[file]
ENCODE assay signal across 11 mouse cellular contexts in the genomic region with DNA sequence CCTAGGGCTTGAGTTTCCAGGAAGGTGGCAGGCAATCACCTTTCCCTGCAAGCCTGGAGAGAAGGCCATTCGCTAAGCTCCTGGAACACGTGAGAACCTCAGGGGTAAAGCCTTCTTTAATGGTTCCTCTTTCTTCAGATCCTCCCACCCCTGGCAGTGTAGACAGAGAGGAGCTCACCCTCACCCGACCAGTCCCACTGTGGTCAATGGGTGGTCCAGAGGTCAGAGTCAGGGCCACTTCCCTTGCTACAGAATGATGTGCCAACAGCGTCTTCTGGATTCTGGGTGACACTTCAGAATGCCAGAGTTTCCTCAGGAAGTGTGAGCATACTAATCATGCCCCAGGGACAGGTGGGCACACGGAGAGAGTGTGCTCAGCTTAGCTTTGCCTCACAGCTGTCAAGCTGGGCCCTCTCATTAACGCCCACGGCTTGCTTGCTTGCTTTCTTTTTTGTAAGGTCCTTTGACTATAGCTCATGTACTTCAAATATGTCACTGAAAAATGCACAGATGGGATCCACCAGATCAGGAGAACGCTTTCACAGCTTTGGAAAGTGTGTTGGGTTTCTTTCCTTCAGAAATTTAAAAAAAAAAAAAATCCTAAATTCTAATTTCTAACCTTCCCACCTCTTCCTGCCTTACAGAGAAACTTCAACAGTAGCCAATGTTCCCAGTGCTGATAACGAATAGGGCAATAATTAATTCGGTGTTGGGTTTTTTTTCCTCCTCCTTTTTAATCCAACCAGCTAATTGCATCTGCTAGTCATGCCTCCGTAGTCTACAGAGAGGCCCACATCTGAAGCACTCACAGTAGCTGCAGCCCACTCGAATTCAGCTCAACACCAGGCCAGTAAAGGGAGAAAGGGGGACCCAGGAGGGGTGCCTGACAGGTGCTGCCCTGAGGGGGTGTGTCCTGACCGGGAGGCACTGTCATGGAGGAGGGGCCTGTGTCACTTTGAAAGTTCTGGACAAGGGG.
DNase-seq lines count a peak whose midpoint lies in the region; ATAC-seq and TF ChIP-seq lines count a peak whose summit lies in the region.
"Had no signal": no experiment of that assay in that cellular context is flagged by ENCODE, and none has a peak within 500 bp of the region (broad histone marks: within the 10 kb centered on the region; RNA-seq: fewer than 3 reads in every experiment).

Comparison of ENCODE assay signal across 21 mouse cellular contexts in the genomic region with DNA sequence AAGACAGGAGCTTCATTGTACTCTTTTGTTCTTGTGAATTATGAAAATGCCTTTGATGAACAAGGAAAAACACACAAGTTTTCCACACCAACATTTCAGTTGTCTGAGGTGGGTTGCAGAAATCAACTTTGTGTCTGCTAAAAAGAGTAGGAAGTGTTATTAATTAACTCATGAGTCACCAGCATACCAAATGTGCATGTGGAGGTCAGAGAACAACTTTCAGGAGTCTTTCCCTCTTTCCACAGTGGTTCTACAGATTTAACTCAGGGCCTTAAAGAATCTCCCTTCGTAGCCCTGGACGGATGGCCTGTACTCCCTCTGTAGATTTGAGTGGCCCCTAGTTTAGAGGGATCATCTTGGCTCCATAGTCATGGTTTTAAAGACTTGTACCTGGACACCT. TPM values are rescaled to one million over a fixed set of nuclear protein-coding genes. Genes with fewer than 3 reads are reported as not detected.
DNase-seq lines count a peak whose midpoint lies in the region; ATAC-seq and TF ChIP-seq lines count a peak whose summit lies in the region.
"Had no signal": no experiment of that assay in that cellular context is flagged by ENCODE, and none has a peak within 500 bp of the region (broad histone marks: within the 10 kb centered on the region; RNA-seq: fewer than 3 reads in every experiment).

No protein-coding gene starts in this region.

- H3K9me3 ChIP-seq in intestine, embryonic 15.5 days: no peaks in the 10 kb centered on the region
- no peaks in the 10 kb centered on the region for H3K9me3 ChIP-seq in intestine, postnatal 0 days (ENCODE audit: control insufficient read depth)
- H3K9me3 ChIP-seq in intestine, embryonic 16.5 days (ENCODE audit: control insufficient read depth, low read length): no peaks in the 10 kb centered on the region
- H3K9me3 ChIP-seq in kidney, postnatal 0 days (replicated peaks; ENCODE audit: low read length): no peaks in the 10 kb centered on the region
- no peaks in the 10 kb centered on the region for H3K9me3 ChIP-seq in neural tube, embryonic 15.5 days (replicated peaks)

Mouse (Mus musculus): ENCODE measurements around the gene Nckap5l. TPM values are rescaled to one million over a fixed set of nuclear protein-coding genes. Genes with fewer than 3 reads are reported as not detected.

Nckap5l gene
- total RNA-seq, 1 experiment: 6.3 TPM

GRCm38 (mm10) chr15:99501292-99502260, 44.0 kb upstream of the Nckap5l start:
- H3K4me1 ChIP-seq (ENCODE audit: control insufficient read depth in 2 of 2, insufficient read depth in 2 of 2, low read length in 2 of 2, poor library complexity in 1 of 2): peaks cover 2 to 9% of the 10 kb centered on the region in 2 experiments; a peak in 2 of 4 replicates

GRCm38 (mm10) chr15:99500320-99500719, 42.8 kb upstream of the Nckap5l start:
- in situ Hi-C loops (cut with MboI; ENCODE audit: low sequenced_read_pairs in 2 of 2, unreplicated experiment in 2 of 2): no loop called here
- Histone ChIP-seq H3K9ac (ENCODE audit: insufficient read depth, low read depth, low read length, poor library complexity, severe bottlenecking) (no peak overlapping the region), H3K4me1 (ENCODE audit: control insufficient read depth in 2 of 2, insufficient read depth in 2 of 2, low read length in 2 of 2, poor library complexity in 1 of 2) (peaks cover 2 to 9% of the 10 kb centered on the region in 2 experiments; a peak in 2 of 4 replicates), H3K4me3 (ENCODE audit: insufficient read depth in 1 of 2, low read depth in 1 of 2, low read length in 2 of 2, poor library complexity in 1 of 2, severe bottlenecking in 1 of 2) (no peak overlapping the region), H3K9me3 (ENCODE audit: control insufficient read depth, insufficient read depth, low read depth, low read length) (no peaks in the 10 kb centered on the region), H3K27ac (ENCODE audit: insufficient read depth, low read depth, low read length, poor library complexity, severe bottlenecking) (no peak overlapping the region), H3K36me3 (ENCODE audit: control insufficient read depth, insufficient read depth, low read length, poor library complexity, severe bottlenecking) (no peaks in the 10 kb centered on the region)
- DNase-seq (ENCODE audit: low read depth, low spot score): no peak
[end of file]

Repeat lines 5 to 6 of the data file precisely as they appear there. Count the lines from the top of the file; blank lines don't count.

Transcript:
DNase-seq lines count a peak whose midpoint lies in the region; ATAC-seq and TF ChIP-seq lines count a peak whose summit lies in the region.
"Had no signal": no experiment of that assay in that cellular context is flagged by ENCODE, and none has a peak within 500 bp of the region (broad histone marks: within the 10 kb centered on the region; RNA-seq: fewer than 3 reads in every experiment).